Crowds throng the seashore, eager to catch a glimpse of the stranded vessel Pratibha Cauvery

Nochikuppam is the new Marina. With people pouring in from everywhere to catch a glimpse of the stranded vessel Pratibha Cauvery, the whole caboodle of hawkers has shifted operations to this fishing hamlet. As a result, the usually populated section of the Marina looks deserted. Fisherman Ethiraj is sorting out his cast net, and is evidently cramped for space. “On festive occasions, especially Kannum Pongal, visitors throng Nochikuppam. But this crowd is unprecedented,” says the fisherman. The ‘disaster tourists’ visit the hamlet, hoping to take home mementoes. “A photo of me please, with my camera!” is the refrain. Those without digital cameras or camera phones, turn to men like Guna, who have parked themselves on the sands of Nochikuppam with instant photo equipment.

Another striking feature is the eclectic nature of the gathering. For example, a bunch of boys from North Chennai, who claim to have never seen a ship, soaked in the view of the hapless vessel. By their side stood an elderly Briton. John William Baker makes short visits to Chennai for charity projects. He is hardly a sailor, but still caught in the memories of his late teens when he sailed. “I have been driven to these shores by curiosity and nostalgia,” he explains. Baker has served the Cunard White-Star Line. The sight of a ship — any ship — brings back those memories, adds the Briton.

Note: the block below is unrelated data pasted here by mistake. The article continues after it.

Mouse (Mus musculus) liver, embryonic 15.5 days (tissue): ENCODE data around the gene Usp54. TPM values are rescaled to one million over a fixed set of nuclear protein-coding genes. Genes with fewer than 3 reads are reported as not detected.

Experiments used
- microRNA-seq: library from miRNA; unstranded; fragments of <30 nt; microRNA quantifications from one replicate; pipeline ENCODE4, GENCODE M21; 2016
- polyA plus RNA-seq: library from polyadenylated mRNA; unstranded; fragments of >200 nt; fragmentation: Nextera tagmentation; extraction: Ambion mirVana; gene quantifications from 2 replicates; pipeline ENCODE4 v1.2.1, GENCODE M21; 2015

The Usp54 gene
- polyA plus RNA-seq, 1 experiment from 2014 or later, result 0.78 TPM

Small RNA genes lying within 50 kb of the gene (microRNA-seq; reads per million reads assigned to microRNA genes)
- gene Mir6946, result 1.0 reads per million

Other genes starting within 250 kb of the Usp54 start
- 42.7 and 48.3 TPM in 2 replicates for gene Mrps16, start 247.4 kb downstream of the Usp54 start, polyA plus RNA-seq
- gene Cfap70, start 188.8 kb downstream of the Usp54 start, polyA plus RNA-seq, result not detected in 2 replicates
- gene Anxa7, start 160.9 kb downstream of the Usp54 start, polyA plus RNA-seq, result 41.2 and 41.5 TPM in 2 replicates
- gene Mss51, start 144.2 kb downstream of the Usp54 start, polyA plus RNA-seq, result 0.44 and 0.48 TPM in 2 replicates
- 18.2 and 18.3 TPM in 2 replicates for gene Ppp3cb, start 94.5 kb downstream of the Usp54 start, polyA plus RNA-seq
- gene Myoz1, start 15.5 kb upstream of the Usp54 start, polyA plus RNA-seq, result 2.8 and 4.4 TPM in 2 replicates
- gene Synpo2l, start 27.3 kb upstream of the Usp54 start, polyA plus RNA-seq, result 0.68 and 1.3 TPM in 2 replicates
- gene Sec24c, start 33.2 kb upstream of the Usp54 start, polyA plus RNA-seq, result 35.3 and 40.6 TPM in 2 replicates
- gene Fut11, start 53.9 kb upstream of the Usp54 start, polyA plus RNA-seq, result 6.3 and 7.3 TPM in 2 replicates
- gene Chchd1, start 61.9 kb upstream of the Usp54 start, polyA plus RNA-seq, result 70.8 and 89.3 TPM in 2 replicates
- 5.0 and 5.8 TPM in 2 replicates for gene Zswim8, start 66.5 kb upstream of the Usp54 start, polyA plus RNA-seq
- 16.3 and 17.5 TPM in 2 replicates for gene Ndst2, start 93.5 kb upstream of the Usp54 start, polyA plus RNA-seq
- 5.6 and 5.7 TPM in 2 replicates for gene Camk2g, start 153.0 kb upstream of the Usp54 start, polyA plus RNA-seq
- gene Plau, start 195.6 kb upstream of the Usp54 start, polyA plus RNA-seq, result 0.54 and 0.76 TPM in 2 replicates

With the towing vessel — Malaviya 21 — having arrived on Monday, time is running out for people excited about watching Pratibha Cauvery from close quarters. Media reports on Tuesday announced that operations to salvage the vessel would commence shortly, and, therefore, hurry is the watchword.